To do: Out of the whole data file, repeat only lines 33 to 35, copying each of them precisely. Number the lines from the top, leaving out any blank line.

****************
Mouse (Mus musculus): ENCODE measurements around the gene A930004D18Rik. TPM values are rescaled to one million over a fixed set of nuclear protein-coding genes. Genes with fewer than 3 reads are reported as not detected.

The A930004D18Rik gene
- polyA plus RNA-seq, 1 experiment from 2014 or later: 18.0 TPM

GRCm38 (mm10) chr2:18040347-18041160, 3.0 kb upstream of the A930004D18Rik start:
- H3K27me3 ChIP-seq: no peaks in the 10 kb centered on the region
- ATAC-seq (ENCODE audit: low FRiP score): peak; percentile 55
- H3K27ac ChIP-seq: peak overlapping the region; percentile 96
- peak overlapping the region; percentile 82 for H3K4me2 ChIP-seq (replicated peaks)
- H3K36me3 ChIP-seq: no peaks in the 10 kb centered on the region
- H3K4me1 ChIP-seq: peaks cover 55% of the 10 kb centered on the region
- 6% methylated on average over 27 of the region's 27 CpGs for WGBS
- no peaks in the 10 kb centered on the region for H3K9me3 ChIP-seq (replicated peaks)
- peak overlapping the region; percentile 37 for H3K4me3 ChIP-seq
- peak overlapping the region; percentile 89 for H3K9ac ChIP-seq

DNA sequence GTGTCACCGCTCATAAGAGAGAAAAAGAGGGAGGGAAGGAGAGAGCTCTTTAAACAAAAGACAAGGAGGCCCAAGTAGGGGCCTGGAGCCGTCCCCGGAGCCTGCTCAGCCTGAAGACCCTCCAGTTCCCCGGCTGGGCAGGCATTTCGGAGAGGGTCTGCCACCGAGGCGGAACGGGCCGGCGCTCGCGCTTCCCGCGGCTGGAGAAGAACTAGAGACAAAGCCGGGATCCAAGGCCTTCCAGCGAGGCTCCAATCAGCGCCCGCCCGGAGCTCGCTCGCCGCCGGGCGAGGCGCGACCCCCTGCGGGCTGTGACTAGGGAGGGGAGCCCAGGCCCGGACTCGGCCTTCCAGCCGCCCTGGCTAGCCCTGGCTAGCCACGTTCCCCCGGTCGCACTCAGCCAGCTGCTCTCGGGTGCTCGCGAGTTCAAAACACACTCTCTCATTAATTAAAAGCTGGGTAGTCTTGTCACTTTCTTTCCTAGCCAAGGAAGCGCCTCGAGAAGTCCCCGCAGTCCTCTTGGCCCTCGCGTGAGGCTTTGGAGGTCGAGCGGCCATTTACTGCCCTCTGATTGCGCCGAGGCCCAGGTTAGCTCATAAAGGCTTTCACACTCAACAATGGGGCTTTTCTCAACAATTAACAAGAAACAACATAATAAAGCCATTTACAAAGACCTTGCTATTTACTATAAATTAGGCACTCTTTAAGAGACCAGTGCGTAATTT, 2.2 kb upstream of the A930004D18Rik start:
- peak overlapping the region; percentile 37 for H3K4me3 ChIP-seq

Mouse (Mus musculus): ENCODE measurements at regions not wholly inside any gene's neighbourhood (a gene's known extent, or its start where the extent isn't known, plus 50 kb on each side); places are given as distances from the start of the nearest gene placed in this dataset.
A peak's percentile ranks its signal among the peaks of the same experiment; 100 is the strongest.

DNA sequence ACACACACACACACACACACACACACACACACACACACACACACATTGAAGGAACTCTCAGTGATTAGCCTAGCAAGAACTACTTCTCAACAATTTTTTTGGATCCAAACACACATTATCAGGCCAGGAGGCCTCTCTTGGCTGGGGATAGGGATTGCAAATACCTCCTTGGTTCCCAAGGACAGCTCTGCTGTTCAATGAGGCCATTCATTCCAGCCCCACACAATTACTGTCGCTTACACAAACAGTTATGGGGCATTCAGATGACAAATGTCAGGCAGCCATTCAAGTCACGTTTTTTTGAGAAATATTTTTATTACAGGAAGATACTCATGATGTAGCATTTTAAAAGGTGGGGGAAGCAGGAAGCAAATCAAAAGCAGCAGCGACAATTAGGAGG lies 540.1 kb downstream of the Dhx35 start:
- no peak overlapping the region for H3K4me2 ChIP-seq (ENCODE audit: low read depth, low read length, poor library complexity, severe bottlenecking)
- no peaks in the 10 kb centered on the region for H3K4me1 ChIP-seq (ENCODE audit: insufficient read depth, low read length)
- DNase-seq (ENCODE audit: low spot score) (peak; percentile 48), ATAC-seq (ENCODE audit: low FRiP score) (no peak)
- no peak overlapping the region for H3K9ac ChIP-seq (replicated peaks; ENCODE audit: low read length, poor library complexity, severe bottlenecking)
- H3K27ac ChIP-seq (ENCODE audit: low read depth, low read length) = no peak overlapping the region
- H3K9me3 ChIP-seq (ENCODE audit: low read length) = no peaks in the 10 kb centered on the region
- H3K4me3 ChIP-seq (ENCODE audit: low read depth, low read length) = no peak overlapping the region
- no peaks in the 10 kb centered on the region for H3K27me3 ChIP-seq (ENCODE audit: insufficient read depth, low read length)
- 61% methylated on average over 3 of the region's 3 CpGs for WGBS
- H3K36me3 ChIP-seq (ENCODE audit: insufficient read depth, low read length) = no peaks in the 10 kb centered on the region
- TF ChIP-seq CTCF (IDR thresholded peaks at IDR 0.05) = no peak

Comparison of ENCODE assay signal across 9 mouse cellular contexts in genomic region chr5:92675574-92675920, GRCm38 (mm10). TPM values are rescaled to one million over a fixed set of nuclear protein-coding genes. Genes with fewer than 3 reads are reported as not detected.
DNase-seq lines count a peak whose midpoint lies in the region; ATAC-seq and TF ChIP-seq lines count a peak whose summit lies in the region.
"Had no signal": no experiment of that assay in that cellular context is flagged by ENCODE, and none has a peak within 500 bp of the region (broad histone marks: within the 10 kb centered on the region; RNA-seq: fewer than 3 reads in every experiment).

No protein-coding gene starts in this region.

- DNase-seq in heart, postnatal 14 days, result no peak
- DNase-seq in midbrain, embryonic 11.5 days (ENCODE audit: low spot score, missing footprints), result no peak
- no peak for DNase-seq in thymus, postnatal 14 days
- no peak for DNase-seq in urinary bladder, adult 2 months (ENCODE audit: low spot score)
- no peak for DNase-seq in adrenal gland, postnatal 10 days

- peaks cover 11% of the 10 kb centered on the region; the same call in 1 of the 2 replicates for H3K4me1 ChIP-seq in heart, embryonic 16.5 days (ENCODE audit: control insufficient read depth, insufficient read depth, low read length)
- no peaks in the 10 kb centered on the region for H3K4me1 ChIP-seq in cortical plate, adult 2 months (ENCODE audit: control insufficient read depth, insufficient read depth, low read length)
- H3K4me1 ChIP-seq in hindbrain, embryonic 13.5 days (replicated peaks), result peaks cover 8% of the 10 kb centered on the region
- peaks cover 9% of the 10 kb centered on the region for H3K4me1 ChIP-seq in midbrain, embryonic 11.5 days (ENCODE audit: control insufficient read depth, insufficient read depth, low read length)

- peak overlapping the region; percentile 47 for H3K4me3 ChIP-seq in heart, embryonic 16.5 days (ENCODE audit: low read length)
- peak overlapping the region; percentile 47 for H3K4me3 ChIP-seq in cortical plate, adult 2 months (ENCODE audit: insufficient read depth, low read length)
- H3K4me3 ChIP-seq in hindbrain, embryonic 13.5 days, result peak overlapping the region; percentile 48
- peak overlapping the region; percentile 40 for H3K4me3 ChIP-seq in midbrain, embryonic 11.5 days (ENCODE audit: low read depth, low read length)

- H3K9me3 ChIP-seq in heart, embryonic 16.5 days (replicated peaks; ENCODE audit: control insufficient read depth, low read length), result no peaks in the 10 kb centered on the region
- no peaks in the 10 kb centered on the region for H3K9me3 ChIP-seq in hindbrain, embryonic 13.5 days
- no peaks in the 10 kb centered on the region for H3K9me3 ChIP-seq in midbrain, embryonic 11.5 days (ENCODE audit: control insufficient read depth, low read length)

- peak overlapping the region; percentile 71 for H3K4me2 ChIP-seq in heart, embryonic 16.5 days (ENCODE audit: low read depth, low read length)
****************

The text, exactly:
"Had no signal": no experiment of that assay in that cellular context is flagged by ENCODE, and none has a peak within 500 bp of the region (broad histone marks: within the 10 kb centered on the region; RNA-seq: fewer than 3 reads in every experiment).

No protein-coding gene starts in this region.

- DNase-seq in heart, postnatal 14 days, result no peak